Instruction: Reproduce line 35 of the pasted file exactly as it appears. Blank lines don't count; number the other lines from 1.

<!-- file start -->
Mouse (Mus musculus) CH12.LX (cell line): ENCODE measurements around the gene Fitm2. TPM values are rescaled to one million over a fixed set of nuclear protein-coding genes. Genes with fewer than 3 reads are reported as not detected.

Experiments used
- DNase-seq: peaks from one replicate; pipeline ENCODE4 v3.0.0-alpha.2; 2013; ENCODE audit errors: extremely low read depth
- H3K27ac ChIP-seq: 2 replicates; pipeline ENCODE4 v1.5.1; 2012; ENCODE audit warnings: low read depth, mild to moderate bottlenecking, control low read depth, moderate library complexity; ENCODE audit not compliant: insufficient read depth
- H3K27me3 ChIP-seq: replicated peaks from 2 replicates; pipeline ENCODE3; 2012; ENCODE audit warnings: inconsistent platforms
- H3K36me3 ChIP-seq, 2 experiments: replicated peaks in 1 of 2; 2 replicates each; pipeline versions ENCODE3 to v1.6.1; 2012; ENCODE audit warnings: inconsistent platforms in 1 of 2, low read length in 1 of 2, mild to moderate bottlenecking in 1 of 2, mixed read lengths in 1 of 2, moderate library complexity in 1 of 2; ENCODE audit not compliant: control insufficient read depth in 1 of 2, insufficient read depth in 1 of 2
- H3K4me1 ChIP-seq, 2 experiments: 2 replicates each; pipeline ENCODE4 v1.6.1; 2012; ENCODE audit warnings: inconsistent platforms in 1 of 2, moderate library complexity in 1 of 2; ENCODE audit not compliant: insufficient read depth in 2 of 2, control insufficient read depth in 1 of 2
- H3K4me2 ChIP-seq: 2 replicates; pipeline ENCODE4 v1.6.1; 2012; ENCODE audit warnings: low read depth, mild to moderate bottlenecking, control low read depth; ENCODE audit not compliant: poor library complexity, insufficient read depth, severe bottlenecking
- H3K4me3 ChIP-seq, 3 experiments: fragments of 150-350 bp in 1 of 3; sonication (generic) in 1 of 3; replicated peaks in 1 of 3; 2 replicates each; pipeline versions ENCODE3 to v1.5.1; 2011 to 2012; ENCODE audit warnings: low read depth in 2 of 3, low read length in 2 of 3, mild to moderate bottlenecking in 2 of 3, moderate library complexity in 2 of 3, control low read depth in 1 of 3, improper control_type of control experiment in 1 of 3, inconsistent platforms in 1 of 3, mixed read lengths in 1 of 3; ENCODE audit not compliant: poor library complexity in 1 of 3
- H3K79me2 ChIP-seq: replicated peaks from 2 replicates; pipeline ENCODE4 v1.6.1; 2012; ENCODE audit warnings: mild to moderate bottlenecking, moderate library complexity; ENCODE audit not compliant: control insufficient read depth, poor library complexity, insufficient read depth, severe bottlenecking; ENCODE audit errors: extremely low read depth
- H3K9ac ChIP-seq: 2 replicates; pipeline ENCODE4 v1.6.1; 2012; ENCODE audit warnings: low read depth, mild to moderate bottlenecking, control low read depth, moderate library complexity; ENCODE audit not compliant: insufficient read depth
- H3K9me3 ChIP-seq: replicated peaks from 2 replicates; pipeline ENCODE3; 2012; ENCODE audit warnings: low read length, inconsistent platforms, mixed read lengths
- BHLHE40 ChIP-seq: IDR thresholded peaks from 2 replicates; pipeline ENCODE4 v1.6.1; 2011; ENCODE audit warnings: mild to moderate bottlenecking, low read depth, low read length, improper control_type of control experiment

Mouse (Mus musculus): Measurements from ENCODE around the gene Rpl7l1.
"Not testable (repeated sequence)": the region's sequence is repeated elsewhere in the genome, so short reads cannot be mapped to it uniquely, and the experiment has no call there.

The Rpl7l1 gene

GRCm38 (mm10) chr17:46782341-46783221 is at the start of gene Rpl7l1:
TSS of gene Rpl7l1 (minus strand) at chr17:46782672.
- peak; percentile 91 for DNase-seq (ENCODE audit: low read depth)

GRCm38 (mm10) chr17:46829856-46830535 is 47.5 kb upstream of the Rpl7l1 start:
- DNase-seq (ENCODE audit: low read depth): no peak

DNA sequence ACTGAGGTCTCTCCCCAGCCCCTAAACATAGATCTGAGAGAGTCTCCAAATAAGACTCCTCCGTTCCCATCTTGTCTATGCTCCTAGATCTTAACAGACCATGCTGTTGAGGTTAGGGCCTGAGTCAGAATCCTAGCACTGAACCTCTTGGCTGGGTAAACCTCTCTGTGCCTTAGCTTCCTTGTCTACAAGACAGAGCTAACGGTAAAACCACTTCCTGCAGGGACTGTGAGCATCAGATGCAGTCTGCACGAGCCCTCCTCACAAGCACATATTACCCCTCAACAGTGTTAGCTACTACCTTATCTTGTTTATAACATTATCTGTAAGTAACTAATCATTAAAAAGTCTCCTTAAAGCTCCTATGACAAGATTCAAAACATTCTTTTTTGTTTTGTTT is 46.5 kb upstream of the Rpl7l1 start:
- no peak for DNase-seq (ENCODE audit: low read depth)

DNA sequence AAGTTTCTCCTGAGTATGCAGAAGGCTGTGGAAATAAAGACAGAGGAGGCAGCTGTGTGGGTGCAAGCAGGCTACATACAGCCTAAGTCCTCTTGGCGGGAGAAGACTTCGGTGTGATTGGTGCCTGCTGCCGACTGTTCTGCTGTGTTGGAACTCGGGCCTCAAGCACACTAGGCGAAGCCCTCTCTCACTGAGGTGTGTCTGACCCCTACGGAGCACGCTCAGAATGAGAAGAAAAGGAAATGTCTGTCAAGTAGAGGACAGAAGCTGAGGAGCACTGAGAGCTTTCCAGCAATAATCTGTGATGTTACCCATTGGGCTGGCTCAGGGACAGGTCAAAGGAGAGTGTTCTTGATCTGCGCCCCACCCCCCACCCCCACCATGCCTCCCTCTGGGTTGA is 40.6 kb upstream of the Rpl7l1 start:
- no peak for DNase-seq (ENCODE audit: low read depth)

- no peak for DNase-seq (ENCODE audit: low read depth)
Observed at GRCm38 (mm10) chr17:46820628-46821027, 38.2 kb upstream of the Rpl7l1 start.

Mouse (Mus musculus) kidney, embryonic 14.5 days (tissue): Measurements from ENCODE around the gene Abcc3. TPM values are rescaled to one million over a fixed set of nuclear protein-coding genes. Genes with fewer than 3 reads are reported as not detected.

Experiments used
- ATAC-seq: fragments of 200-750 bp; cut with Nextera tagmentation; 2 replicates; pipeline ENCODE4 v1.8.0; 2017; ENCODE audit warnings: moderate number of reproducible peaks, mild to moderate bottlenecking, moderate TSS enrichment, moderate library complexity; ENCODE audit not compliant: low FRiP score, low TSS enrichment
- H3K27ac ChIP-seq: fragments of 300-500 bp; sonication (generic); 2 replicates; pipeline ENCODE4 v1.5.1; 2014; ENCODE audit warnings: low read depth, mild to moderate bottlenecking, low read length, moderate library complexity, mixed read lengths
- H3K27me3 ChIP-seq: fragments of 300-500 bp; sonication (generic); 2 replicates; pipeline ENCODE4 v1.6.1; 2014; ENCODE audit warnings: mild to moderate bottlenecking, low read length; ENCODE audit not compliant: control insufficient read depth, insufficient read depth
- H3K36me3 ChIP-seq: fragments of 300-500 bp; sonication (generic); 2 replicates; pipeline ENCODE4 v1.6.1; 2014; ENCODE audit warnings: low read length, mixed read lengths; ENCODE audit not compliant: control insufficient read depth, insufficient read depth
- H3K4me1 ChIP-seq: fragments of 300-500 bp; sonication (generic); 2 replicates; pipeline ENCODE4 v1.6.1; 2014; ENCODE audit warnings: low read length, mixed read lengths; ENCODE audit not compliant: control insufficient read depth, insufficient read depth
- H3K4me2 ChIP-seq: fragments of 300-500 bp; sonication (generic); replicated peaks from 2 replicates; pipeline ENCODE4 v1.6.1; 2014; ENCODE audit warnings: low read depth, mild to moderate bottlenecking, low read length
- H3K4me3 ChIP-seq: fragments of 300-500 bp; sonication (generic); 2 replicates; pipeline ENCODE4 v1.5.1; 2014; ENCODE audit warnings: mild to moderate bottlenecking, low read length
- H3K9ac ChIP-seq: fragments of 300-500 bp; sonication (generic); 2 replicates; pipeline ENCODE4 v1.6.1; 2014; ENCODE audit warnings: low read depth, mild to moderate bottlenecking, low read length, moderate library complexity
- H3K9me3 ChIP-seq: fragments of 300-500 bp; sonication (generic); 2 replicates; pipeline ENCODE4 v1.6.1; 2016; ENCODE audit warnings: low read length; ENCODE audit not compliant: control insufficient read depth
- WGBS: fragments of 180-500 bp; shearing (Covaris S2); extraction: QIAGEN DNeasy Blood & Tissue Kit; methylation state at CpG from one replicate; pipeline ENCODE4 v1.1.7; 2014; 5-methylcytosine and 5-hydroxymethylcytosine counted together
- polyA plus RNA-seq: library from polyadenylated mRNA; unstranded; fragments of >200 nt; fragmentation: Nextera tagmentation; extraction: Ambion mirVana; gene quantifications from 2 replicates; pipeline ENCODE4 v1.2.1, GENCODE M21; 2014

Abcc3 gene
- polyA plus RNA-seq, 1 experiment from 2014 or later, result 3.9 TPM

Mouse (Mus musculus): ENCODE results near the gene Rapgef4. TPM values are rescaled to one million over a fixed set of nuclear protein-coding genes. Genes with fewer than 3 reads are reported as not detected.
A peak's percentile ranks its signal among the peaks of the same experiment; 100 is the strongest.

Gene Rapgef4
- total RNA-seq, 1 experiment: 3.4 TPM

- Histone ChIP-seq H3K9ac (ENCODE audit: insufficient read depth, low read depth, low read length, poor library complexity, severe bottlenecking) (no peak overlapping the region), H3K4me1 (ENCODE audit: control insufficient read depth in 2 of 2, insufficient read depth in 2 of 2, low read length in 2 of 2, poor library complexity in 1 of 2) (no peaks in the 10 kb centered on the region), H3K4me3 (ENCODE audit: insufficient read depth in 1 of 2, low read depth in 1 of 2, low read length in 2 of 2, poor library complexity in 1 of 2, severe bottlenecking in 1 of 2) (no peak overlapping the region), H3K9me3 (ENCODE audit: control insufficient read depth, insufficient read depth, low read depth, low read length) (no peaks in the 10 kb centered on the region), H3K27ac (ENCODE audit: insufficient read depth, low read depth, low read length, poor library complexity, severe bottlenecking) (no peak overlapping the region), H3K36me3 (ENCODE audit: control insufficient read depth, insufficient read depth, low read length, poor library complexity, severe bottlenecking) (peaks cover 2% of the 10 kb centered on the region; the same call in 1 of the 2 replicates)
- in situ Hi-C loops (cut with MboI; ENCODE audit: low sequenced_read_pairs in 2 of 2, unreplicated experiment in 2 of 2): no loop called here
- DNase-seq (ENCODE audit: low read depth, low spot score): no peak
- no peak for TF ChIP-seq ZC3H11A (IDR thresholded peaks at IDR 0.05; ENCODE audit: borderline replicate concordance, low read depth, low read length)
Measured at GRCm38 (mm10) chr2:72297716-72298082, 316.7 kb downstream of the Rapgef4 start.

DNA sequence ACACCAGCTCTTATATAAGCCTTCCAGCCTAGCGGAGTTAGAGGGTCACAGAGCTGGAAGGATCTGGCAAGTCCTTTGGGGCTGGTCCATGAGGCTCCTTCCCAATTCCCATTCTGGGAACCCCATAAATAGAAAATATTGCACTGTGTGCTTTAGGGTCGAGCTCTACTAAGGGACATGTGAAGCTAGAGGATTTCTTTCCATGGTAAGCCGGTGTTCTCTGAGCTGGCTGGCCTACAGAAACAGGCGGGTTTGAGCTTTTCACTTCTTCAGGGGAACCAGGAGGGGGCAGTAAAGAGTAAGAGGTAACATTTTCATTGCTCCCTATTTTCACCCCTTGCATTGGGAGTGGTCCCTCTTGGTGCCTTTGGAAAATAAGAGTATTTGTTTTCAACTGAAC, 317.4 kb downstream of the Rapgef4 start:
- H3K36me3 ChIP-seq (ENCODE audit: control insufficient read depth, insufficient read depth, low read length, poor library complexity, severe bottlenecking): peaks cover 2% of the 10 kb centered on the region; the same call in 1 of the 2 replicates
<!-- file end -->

- H3K4me2 ChIP-seq: fragments of 300-500 bp; sonication (generic); replicated peaks from 2 replicates; pipeline ENCODE4 v1.6.1; 2014; ENCODE audit warnings: low read depth, mild to moderate bottlenecking, low read length